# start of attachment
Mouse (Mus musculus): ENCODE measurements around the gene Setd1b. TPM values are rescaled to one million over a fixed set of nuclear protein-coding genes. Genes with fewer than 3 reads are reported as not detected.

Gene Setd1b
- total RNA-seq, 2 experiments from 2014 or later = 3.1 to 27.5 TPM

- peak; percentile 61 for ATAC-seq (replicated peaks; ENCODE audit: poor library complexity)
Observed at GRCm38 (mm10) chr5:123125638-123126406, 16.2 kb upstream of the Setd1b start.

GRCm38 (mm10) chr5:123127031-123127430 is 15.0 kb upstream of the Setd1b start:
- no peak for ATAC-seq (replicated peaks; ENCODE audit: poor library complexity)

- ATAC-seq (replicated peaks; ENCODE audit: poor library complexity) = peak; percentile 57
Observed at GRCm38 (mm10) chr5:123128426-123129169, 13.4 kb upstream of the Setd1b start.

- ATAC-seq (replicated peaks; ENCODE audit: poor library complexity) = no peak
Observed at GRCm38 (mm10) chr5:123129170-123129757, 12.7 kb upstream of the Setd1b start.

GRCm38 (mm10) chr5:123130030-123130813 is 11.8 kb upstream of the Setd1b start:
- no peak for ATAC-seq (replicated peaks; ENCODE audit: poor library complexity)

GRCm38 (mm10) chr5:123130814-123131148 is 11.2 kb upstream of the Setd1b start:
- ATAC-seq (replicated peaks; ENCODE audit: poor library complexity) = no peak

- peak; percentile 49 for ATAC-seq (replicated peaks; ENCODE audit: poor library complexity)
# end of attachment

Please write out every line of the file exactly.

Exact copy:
Mouse (Mus musculus): ENCODE measurements around the gene Setd1b. TPM values are rescaled to one million over a fixed set of nuclear protein-coding genes. Genes with fewer than 3 reads are reported as not detected.

Gene Setd1b
- total RNA-seq, 2 experiments from 2014 or later = 3.1 to 27.5 TPM

- peak; percentile 61 for ATAC-seq (replicated peaks; ENCODE audit: poor library complexity)
Observed at GRCm38 (mm10) chr5:123125638-123126406, 16.2 kb upstream of the Setd1b start.

GRCm38 (mm10) chr5:123127031-123127430 is 15.0 kb upstream of the Setd1b start:
- no peak for ATAC-seq (replicated peaks; ENCODE audit: poor library complexity)

- ATAC-seq (replicated peaks; ENCODE audit: poor library complexity) = peak; percentile 57
Observed at GRCm38 (mm10) chr5:123128426-123129169, 13.4 kb upstream of the Setd1b start.

- ATAC-seq (replicated peaks; ENCODE audit: poor library complexity) = no peak
Observed at GRCm38 (mm10) chr5:123129170-123129757, 12.7 kb upstream of the Setd1b start.

GRCm38 (mm10) chr5:123130030-123130813 is 11.8 kb upstream of the Setd1b start:
- no peak for ATAC-seq (replicated peaks; ENCODE audit: poor library complexity)

GRCm38 (mm10) chr5:123130814-123131148 is 11.2 kb upstream of the Setd1b start:
- ATAC-seq (replicated peaks; ENCODE audit: poor library complexity) = no peak

- peak; percentile 49 for ATAC-seq (replicated peaks; ENCODE audit: poor library complexity)